Best-of-the-Best Workplaces Emphasize Worker Harmony
For close to two decades, Printing Industries of America, now part of PRINTING United Alliance, has celebrated quality in the printing industry by recognizing the companies that embody excellence in Communication and Culture, Employee Resources and Benefits, and Safety and Work Environment. Each year, printing businesses contend for the “Best Workplace in the Americas” (BWA) designation, with an additional “Safety Shield” award, which was created three years ago to acknowledge superior safety policies and procedures.
A prestigious additional category recognizes the “Best-of-the-Best Workplaces” for those in the printing industry that have gone above and beyond to foster exceptional cultures and benefits for their employees. For 2020, the five businesses deemed “Best-of-the-Best” are Communicorp Inc. in Columbus, Ga.; Hopkins Printing in Columbus, Ohio; Suttle-Straus in Waunakee, Wis.; Vistaprint in Windsor, Ontario; and American Packaging, across multiple locations.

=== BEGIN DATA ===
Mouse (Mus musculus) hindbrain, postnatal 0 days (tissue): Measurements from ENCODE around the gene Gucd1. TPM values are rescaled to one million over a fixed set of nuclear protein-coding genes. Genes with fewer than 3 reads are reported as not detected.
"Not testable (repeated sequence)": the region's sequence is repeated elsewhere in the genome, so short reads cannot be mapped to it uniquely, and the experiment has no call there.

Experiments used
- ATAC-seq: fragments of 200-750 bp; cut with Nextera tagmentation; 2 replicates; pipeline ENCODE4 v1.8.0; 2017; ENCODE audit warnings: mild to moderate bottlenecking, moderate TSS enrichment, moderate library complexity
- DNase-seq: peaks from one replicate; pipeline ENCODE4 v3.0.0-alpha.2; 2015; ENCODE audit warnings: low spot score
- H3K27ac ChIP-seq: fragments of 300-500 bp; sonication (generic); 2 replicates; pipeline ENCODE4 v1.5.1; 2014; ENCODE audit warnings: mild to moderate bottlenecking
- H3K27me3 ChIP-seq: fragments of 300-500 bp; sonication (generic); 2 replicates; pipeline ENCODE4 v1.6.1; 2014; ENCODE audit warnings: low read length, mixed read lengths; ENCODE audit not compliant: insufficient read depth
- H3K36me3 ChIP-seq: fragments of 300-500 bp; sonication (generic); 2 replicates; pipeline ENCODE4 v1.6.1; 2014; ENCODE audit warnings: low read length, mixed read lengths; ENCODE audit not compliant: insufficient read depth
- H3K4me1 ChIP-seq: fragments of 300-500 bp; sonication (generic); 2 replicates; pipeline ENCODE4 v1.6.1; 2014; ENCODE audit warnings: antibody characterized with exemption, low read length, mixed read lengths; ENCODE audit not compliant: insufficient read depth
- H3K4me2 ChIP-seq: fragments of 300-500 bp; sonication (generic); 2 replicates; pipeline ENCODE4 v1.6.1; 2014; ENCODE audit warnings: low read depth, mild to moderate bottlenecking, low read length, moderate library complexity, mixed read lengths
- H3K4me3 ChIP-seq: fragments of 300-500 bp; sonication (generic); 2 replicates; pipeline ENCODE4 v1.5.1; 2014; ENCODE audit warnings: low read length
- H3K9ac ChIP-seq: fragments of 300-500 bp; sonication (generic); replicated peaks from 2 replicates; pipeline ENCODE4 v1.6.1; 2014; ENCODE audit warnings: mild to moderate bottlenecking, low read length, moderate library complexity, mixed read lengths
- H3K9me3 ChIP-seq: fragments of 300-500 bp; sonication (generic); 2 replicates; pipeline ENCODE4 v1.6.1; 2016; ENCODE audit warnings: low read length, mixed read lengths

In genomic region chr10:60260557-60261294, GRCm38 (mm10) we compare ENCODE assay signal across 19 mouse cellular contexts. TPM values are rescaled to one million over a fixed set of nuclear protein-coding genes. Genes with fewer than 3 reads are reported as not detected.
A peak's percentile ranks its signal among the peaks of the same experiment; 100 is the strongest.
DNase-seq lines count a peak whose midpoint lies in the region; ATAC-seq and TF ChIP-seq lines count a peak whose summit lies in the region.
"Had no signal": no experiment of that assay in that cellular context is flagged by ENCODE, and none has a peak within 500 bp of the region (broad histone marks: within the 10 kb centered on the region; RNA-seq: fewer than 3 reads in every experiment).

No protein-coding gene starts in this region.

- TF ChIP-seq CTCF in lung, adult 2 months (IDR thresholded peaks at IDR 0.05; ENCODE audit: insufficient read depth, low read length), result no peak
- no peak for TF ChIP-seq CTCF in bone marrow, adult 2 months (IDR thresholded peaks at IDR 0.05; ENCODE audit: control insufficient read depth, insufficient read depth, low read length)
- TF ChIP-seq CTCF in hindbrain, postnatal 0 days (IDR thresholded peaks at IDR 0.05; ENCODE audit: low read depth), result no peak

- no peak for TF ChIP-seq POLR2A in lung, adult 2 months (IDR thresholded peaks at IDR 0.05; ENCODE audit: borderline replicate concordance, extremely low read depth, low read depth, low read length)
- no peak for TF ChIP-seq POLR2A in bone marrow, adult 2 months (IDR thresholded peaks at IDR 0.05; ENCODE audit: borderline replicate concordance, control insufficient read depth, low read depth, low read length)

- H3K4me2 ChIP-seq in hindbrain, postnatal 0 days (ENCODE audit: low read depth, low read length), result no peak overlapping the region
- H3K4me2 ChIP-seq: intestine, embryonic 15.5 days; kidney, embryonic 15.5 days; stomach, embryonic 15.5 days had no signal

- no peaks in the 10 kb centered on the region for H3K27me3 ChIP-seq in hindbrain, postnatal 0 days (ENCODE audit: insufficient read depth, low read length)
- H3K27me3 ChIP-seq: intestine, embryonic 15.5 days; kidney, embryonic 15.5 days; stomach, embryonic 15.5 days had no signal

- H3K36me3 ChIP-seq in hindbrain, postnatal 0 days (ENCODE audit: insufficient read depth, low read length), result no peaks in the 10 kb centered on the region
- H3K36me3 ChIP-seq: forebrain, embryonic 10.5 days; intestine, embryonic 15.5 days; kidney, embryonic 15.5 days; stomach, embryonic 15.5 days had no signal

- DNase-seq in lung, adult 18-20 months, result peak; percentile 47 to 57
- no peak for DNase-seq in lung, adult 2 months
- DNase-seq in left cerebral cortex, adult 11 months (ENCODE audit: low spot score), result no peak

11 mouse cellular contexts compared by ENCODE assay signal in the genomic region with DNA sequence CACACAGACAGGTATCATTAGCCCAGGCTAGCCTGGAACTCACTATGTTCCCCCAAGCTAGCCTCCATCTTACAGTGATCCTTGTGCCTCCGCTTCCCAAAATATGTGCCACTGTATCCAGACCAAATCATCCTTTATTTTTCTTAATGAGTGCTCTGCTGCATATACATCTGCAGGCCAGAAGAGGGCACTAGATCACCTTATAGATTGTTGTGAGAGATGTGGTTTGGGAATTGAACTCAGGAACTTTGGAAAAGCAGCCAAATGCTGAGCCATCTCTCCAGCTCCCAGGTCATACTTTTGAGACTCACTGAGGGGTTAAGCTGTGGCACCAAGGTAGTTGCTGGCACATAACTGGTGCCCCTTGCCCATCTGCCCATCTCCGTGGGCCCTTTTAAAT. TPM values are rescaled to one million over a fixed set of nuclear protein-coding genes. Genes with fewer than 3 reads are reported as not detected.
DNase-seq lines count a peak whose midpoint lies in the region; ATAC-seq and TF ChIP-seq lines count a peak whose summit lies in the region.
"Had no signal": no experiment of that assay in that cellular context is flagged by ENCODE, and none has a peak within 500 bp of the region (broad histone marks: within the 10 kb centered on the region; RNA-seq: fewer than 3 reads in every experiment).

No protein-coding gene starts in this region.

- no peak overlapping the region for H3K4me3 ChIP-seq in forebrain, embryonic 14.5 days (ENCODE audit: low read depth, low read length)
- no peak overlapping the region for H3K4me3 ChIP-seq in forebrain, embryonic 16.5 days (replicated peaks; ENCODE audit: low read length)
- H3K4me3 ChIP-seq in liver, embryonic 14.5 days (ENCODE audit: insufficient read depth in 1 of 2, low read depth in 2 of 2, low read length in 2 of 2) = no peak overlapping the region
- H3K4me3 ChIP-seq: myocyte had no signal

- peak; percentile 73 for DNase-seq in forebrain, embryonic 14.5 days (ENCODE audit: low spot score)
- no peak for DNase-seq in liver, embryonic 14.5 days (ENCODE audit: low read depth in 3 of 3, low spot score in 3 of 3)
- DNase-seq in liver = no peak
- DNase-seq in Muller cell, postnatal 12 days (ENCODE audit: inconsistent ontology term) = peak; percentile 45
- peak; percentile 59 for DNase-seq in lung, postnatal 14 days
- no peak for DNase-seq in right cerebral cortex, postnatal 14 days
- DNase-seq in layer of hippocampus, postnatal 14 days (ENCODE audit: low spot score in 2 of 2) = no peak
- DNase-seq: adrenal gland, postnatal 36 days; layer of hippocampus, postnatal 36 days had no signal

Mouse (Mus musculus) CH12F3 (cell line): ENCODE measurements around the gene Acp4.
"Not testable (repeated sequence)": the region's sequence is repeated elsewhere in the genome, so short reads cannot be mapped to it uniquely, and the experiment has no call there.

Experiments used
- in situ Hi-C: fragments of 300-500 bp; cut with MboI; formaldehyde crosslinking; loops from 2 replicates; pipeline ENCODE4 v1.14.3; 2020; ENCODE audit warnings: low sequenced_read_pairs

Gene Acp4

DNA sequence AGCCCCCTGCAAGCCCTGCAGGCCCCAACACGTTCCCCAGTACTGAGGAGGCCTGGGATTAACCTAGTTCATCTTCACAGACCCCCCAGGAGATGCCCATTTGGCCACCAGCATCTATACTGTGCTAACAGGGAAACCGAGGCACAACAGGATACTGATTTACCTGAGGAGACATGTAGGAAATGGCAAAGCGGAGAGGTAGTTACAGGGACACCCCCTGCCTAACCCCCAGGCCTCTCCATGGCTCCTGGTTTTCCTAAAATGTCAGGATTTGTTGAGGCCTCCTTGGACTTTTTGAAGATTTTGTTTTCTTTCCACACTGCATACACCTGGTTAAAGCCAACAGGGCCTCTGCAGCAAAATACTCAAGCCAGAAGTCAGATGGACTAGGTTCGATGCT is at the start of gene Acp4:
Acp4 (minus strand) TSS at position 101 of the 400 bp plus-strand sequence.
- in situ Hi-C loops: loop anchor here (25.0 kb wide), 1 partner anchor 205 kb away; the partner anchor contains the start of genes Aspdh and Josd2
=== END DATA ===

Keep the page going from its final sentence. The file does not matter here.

What elevates these businesses to this sought-after status? Typically, an outstanding company culture needs to permeate throughout, with employee well-being at the company’s heart.
For Hopkins Printing, actions spoke louder than words when it came to demonstrating this; 15 years ago the business set up an employee stock ownership plan (ESOP). “After you’ve been working here for a year, you start earning shares in the company,” Michelle Waterhouse, Human Resources director at Hopkins Printing, explains. “It was a way to transfer ownership of the company from the Hopkins family to all the employees. That has really changed our culture in that everyone here is an owner and wants the best for our customers, for our business, and for themselves. Above the employee exit, there is a wall graphic that says, ‘You made an investment in yourself today.’”